Tuesday, June 5, 2007

Two City Hospitals Give Up Fight Against Closure

ALBANY — Two Manhattan hospitals targeted for closure by a special state commission are signaling that they have given up the fight to remain open, according to a source in the Spitzer administration.

Cabrini Medical Center in Gramercy Park and St. Vincent's Midtown Hospital, formerly St. Clare's Hospital, have indicated their intention to apply for millions of dollars in state and federal grants that are conditioned on compliance with the directives handed down by Governor Pataki's Commission on Health Care Facilities in the 21st Century.

Through a state program funded in part by the federal government, the Health Department is offering $550 million to 81 hospitals and nursing homes that have been forced to close, downsize, or undergo a major conversion. The money is intended to reimburse the institutions for the costs of complying with the commission's directives.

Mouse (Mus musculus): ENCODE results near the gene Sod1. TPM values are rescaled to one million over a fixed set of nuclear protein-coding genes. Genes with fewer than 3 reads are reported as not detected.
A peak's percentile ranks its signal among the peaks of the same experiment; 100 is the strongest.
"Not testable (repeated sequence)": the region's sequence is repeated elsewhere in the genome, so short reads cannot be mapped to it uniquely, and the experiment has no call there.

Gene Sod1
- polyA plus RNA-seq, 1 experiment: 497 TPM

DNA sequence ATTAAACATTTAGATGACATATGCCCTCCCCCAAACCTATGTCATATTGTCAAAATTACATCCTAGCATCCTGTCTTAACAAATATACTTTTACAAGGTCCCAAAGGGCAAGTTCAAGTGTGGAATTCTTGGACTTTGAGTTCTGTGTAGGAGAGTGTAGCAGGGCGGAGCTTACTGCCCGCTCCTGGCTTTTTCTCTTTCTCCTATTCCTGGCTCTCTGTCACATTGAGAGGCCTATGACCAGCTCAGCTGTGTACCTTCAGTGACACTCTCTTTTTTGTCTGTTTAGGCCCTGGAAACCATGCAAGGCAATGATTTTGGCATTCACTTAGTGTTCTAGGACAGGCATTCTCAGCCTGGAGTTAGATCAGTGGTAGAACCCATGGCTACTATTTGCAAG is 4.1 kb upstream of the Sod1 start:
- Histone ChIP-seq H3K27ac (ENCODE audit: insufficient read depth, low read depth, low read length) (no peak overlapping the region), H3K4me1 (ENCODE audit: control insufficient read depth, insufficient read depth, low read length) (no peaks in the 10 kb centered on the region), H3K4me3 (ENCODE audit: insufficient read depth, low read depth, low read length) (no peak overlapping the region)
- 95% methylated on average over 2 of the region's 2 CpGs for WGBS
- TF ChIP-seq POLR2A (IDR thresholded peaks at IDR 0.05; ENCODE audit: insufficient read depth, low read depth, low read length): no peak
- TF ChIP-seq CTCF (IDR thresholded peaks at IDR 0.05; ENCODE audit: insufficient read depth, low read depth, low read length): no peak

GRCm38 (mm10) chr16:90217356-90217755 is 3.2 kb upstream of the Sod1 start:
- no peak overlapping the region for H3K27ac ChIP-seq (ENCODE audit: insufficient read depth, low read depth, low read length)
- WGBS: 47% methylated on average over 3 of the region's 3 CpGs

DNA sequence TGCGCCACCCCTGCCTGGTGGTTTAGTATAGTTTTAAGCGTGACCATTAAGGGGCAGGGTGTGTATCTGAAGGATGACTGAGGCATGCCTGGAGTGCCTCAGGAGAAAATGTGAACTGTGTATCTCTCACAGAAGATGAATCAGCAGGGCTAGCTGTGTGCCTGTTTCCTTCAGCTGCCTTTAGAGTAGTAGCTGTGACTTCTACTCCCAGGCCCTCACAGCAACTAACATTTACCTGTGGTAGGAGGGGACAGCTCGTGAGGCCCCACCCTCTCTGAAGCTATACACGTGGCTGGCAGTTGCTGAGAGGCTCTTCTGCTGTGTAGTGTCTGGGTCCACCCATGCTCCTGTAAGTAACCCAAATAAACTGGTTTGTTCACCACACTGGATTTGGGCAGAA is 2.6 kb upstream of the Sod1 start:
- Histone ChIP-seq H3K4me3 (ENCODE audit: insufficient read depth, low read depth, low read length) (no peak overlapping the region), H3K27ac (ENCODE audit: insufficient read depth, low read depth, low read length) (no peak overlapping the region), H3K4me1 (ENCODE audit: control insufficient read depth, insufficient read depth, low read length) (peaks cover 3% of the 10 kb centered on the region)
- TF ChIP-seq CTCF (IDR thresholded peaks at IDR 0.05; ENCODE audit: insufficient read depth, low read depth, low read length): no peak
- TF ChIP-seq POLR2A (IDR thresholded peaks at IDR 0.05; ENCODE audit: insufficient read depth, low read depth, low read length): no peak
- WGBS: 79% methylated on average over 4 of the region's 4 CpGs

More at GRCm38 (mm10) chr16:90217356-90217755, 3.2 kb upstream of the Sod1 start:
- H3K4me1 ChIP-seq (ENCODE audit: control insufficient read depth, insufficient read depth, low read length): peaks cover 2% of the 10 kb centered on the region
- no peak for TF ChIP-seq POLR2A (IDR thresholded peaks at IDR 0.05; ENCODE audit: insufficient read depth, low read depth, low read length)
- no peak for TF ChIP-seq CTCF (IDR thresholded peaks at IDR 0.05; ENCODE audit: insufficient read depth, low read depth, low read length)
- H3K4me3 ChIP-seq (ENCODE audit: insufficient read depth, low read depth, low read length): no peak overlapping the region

A spokeswoman for St. Vincent's Midtown, Marlene Bloom, said the hospital tried in vain to convince the Spitzer administration that it should stay open and would soon submit an application for the grants. "We have no choice but to be in compliance with the Berger commission," she said, referring to the commission's chairman, Stephen Berger.

A spokeswoman for Cabrini said the hospital has not applied for the grants and would not comment on whether it plans to do so.

Like many of the cash-strapped institutions that were ordered to close or accept drastic changes by the commission, the two hospitals initially responded with protest, arguing that they provided a critical service in their community and were capable of turning around their finances.


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